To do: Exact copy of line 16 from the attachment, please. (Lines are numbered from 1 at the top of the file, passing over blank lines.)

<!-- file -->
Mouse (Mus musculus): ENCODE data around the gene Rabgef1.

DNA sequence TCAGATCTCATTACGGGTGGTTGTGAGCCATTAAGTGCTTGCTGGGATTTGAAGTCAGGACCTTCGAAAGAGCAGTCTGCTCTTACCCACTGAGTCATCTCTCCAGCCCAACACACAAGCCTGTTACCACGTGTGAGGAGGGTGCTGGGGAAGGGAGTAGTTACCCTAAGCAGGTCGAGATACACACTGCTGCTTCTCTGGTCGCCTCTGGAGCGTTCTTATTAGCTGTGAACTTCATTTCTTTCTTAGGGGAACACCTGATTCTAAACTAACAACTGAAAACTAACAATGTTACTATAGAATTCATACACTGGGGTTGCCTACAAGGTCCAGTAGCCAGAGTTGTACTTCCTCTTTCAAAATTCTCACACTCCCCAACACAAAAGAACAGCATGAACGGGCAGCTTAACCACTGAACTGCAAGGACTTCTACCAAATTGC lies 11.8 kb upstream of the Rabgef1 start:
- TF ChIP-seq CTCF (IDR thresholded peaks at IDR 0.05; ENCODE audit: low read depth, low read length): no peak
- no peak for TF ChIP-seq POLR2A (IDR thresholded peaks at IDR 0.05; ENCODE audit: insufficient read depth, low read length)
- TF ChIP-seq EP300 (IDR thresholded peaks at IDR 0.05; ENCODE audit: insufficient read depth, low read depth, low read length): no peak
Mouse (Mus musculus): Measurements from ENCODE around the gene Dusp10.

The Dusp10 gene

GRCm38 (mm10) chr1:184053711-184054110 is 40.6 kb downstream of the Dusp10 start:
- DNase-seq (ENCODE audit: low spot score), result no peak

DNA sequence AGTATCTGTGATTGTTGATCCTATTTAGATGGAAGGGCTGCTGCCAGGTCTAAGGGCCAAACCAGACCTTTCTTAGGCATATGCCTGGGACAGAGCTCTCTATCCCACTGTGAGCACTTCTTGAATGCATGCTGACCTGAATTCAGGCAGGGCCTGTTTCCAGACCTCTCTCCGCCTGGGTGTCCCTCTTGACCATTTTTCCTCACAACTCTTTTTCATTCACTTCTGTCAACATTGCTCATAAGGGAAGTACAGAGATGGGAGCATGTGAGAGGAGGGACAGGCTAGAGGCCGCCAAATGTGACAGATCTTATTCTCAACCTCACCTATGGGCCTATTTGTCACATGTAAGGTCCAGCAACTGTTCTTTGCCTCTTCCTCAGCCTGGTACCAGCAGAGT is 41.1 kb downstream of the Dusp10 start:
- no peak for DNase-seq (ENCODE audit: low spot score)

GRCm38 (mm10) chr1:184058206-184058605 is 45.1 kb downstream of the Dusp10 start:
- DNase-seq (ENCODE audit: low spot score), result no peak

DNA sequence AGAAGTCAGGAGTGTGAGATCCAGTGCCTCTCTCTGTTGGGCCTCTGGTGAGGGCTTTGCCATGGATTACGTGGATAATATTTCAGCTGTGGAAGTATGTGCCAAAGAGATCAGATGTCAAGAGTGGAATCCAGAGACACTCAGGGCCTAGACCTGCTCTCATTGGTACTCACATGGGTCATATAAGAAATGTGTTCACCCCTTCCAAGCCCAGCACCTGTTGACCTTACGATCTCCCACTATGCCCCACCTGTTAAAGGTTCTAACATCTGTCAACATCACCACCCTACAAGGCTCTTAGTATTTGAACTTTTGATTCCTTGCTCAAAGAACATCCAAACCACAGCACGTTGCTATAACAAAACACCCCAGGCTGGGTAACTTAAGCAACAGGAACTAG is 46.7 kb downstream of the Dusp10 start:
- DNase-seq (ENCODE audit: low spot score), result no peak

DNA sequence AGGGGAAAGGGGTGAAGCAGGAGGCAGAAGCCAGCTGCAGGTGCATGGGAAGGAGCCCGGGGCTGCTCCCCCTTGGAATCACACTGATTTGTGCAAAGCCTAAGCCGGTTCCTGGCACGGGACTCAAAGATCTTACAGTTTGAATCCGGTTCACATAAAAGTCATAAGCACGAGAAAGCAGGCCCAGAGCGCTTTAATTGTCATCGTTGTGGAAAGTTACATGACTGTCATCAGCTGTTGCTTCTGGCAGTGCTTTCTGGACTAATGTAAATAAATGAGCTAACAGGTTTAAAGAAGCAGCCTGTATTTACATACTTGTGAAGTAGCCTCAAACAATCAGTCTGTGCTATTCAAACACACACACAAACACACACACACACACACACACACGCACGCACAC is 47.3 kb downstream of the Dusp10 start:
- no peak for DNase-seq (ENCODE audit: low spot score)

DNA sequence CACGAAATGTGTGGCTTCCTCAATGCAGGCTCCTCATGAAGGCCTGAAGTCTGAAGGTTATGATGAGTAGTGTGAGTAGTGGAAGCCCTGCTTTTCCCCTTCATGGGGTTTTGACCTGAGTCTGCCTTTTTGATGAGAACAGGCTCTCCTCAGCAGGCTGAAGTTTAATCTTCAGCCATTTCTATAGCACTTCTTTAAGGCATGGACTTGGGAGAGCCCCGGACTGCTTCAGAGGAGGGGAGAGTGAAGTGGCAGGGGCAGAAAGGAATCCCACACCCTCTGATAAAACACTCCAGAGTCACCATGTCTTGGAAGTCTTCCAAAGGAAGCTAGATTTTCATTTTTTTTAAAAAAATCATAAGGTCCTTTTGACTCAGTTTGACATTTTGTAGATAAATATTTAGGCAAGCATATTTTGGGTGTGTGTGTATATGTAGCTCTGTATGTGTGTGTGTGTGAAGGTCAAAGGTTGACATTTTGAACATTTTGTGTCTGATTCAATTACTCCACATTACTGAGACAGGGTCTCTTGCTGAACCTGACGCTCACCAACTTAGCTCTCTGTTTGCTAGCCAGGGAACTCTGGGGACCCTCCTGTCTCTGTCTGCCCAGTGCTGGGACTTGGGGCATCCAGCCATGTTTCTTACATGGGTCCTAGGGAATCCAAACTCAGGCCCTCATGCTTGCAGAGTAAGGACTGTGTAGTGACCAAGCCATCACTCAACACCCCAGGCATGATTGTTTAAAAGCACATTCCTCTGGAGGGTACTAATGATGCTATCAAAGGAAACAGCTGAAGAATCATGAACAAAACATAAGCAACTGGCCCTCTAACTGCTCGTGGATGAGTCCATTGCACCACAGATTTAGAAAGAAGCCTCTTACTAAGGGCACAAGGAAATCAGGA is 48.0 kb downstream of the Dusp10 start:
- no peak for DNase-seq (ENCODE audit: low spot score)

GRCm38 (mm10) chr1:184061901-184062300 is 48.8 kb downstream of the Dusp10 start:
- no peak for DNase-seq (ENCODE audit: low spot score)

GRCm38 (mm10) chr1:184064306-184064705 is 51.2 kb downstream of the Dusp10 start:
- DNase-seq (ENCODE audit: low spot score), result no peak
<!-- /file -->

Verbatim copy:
DNA sequence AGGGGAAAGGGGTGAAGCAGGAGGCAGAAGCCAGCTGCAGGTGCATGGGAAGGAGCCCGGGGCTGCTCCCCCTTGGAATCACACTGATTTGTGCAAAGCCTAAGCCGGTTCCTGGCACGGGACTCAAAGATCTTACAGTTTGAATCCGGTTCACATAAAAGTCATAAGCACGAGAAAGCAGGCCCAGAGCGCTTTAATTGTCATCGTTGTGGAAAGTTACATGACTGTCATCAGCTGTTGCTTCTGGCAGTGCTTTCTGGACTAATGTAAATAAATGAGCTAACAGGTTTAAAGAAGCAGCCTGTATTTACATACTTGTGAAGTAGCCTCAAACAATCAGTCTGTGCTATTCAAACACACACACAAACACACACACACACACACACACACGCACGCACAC is 47.3 kb downstream of the Dusp10 start: